Next came the thunder of a devil's dance, as a hidden Tom - somewhere behind me - spread his huge tail and drummed his long feathers together in a mighty roar. All other forest sounds ceased. Nearer and nearer the strutting drummer came. The caller yelped to my right, the Tom thundered behind me. Somehow I felt I had to get up before he ran me down. Pressing my back against the tall tree behind me, I pushed like a mountain climber until I stood erect, shotgun muzzle-down in my hands. I was as ready as I would ever get.

The flickering shadows cast by the forest moved, and a parade of three hens passed within thirty feet of me. The call on my right ceased. Let the real thing take over. They did - slowly pacing, clucking - uring in the Tom. Deafening drumming continued, then ceased and the quiet seemed even more intense. I tried to eyeball around my tree without moving my head. Silence.

For five heart-stopping minutes the world held its breath. And there he was, incredible ugly, looking right at me.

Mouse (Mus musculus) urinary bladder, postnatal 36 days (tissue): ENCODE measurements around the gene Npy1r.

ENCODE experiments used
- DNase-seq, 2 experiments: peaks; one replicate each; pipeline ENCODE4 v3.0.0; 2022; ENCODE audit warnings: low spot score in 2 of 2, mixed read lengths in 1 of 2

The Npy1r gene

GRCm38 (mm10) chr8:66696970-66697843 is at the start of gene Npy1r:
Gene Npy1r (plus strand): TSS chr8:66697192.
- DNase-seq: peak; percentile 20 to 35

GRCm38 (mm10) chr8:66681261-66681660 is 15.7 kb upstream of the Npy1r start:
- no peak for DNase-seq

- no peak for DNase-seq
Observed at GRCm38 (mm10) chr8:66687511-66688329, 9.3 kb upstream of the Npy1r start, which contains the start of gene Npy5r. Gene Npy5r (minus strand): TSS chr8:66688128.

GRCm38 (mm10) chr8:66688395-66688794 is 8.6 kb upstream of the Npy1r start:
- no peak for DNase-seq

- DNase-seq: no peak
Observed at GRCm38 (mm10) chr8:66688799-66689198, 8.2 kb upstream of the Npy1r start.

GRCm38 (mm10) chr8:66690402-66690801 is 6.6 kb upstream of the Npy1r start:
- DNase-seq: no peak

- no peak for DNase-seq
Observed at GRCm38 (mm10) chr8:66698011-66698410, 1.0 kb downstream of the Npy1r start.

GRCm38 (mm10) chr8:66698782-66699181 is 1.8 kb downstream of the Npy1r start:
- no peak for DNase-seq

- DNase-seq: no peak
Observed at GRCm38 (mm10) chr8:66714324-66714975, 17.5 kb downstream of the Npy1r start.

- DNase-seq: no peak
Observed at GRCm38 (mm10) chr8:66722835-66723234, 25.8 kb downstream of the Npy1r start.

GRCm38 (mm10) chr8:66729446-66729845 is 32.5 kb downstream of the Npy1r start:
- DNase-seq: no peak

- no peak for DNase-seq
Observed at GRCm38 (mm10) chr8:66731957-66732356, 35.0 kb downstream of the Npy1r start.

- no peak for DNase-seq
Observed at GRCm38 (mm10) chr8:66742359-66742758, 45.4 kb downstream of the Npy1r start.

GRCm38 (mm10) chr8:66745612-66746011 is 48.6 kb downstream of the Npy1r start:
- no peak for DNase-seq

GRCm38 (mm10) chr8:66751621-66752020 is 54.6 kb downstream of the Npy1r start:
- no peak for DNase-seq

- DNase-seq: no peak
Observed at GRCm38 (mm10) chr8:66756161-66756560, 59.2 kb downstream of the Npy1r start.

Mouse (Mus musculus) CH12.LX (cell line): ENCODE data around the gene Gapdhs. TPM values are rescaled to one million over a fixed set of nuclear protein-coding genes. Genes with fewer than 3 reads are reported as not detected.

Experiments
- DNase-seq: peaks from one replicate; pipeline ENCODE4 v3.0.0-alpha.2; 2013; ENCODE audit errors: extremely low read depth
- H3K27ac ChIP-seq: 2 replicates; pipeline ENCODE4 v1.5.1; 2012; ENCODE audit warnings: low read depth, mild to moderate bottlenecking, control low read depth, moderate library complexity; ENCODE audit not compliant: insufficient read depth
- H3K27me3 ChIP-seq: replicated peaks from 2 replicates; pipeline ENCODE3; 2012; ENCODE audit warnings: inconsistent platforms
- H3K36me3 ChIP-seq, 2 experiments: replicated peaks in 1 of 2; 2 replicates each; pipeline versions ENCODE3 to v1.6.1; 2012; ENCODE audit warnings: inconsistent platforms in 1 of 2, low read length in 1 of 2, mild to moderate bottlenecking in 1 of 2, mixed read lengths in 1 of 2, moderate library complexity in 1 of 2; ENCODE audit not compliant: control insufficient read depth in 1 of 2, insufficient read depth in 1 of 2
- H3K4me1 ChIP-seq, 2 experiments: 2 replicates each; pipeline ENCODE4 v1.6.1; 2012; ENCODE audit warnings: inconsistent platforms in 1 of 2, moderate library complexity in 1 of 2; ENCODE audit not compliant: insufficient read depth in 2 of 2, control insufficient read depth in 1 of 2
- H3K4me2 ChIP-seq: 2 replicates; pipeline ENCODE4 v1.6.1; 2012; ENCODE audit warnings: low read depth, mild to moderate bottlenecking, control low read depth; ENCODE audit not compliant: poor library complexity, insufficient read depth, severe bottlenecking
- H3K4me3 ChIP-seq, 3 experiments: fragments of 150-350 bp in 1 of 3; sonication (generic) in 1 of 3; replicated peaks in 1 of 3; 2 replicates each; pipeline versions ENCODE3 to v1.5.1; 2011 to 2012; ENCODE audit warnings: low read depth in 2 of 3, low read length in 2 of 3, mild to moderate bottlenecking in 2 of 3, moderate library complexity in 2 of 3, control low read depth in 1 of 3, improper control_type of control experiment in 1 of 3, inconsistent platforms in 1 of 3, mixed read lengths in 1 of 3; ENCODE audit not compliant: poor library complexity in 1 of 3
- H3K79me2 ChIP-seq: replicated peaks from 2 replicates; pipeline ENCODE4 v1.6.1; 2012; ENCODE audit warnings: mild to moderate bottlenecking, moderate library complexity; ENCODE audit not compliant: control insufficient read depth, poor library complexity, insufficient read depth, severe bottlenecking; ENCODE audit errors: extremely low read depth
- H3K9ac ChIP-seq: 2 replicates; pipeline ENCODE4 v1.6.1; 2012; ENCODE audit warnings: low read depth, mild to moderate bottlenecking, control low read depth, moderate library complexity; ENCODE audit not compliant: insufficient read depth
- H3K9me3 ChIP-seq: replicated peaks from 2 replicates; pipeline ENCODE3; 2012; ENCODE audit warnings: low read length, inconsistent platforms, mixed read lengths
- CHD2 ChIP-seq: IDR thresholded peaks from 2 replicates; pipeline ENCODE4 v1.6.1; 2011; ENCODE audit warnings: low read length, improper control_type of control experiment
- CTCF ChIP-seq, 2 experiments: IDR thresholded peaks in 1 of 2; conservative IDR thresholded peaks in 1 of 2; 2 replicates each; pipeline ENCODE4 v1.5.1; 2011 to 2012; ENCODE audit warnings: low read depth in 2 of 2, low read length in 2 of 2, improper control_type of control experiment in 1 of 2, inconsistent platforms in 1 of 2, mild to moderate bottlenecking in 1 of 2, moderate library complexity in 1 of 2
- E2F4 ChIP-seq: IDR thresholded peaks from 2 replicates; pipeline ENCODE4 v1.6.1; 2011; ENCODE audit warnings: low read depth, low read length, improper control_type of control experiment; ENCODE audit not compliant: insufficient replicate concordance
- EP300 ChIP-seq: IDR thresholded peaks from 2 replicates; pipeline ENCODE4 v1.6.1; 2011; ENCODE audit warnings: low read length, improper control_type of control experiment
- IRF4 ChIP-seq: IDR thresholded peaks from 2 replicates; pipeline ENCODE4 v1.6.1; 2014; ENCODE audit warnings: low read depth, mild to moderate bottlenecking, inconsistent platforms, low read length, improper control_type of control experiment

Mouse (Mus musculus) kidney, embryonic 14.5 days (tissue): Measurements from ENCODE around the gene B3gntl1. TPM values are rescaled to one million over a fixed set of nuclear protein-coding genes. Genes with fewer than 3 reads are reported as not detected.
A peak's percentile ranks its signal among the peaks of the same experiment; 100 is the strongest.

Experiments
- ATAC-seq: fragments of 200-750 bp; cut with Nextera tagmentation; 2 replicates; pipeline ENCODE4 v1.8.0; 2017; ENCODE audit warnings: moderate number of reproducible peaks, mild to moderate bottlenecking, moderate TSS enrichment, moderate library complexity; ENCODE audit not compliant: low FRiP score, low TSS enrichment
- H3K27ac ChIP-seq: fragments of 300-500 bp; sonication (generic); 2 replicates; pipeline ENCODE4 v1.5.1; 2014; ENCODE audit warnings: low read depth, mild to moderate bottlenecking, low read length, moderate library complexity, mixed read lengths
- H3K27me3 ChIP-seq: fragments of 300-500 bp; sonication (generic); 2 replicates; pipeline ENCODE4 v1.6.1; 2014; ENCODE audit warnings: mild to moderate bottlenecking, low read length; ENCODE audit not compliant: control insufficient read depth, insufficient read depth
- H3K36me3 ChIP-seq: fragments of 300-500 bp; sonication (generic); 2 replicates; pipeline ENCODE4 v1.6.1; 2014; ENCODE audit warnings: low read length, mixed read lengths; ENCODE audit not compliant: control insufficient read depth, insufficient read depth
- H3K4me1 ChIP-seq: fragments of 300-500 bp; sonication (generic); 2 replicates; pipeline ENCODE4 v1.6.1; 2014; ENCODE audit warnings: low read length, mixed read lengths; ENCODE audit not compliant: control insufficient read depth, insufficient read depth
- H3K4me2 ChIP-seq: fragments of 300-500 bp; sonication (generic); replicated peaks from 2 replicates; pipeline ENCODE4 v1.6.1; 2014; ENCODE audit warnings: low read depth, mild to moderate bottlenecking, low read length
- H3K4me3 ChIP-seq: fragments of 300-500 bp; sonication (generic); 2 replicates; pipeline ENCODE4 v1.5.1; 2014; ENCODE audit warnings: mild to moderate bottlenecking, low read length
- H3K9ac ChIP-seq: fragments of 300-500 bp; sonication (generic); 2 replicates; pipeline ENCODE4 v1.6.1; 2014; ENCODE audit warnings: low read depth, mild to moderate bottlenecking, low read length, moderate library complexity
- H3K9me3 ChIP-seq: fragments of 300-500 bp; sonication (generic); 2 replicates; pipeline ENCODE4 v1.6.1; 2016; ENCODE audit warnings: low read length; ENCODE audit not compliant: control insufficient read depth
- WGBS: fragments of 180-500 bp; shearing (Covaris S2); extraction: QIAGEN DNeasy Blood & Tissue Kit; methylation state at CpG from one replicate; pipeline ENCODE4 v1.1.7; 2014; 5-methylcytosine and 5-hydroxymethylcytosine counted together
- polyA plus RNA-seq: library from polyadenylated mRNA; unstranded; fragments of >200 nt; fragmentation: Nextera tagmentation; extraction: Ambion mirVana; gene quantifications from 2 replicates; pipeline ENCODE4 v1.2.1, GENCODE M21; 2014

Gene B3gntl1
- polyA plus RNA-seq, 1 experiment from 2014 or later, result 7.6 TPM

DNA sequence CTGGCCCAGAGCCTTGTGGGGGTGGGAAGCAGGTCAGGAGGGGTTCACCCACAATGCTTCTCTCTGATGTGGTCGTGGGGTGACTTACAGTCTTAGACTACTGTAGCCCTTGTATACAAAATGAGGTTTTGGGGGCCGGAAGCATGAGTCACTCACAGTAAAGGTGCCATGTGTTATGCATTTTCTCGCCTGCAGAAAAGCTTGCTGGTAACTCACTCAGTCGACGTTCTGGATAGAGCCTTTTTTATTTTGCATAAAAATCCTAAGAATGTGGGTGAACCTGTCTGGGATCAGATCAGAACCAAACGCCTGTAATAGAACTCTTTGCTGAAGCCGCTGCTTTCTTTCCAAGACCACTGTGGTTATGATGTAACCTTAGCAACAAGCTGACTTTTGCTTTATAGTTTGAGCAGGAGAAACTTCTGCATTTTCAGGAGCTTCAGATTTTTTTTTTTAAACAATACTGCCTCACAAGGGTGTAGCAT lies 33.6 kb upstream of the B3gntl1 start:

I turned and he lifted toward the tree tops; tail feathers, like armor, drooped behind. I fired at the shape and cut an intervening seedling pine in half. Running stiff-legged into the open, I fired again. There was nothing - only a shadow dappled world of falling leaves and pine needles. My heart was pounding with a wildness exceeded only by the turkey's flight.

Perhaps it's the long periods of nothing before the crash of sound that is not to be denied by Tom or man.

There are five subspecies of the wild turkey in North America. Though our bird is indeed indigenous to the new world, his new world, his title is a misnomer. Tasty Tom was introduced to Europe about the same time as the African quinea fowl arrived there via the Turkish empire. The two birds were confused and both were named for the country of Turkey.

Early in this century wild turkeys had almost disappeared.Now in many states, through conservation partly financed by hunter dollars, the national turkey population has increased from 97,000 in 1952 to more than 1,250,000 today. Forty states offer spring or fall hunting.

In Alabama, where turkeys are prevalent, the limit is one a day, or four in a season. Around our D.C. area the rules vary. Information is available from game commisions.